At the moment, I am sporting two tattoos. This is on my right bicep:
…and this is on my left bicep:
They’re just temporary tattoos that I am wearing for a play ("The Foreigner") this weekend at the Little Theatre of Winston-Salem. (I’d urge y’all to come, but we’re practically sold out).
Anyway, the prominence of these rather un-me like symbols on my arm has given rise to a number of discussions about tattoos, and specifically, whether I would ever get permanent ones.
The answer is no, mainly because I can’t think of any symbols or words so endearing to me that I can say, without reservation, that I would still want them 40 years from now.
I mean, sure, forty years from now I’ll still be Libra. But I don’t care enough about being a Libra now to get some scale etched onto my butt (or whereever).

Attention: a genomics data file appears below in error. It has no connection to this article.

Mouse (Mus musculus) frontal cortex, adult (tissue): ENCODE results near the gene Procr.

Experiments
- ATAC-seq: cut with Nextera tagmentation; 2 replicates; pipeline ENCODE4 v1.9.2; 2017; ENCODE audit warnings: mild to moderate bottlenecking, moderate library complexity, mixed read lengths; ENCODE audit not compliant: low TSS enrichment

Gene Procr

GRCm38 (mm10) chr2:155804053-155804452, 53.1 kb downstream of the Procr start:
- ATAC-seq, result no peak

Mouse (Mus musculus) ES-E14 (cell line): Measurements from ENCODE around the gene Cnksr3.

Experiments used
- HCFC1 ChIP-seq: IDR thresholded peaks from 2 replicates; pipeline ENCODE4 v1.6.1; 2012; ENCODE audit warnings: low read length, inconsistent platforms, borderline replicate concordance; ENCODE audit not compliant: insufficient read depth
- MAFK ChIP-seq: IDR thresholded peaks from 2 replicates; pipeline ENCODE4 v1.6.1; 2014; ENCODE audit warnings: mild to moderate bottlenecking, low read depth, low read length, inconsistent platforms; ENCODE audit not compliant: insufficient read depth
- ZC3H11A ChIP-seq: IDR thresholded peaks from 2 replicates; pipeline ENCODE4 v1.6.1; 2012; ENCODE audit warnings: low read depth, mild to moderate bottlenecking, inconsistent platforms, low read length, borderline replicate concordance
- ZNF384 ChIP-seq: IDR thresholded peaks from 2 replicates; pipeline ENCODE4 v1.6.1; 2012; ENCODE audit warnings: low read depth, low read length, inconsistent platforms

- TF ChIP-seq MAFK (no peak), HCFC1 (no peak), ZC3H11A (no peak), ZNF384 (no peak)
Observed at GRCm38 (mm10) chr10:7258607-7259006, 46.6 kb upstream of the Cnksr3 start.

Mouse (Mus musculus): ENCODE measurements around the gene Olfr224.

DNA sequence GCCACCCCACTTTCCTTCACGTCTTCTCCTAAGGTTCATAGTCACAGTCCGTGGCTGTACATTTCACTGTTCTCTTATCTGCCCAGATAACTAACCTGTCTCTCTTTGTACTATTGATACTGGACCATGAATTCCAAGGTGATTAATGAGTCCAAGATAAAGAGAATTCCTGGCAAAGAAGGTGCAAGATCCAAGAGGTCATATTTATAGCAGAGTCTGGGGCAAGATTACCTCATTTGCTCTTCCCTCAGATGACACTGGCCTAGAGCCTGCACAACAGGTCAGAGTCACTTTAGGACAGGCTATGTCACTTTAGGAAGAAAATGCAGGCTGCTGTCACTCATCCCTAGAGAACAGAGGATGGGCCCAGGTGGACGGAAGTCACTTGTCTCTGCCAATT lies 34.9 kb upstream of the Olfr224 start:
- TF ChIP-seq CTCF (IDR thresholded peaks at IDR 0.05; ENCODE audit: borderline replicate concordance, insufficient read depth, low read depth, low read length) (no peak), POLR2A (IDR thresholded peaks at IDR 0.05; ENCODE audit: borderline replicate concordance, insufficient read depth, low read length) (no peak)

All this is a rather roundabout segue to the new use for tattoos, and a practical medical one:
The tattoo of the future may be good for your health rather than just your image.
German scientists said on Thursday that work on mice showed that tattooing was a more effective way to deliver a new generation of experimental DNA vaccines than standard injections into muscle.
Using fragments of DNA to stimulate an immune response is seen as a promising way of making better vaccines for everything from flu to cancer. Until now, however, the concept has been hampered by its low efficiency.
"Delivery of DNA via tattooing could be a way for a more widespread commercial application of DNA vaccines," said Martin Mueller of the German Cancer Research Centre in Heidelberg.
Sadly, the "tattooing" referred to by these medical researchers involved no ink, "so the tattoo left no permanent mark".
That’s all well and good, but if that’s the case, I think they need to come up with a better term for the medical procedure. Something other than "tattooing".